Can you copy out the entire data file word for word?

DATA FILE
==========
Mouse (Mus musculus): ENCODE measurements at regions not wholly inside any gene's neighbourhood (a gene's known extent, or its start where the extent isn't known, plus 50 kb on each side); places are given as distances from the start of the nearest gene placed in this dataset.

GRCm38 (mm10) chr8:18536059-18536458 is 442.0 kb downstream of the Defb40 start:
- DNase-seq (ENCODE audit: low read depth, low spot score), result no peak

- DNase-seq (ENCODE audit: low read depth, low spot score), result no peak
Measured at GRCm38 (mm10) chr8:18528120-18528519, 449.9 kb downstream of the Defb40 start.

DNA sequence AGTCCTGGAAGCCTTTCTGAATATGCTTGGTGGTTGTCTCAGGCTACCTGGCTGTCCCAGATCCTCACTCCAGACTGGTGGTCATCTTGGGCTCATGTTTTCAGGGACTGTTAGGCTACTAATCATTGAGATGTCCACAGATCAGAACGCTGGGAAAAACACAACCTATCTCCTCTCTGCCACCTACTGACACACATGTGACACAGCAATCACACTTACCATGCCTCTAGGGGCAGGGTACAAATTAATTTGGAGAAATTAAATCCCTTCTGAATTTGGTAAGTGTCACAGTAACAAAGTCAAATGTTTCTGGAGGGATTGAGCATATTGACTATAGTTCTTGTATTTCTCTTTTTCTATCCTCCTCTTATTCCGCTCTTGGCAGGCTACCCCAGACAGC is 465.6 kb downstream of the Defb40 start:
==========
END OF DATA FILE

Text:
Mouse (Mus musculus): ENCODE measurements at regions not wholly inside any gene's neighbourhood (a gene's known extent, or its start where the extent isn't known, plus 50 kb on each side); places are given as distances from the start of the nearest gene placed in this dataset.

GRCm38 (mm10) chr8:18536059-18536458 is 442.0 kb downstream of the Defb40 start:
- DNase-seq (ENCODE audit: low read depth, low spot score), result no peak

- DNase-seq (ENCODE audit: low read depth, low spot score), result no peak
Measured at GRCm38 (mm10) chr8:18528120-18528519, 449.9 kb downstream of the Defb40 start.

DNA sequence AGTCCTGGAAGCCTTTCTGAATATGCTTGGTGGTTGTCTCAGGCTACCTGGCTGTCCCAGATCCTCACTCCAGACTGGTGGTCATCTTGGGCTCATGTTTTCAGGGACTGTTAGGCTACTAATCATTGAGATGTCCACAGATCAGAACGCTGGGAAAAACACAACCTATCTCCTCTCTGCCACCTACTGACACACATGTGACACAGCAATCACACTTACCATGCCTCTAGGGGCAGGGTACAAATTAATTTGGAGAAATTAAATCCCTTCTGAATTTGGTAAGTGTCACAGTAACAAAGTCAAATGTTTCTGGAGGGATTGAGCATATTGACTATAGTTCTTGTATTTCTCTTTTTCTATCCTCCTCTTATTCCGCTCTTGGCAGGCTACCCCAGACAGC is 465.6 kb downstream of the Defb40 start: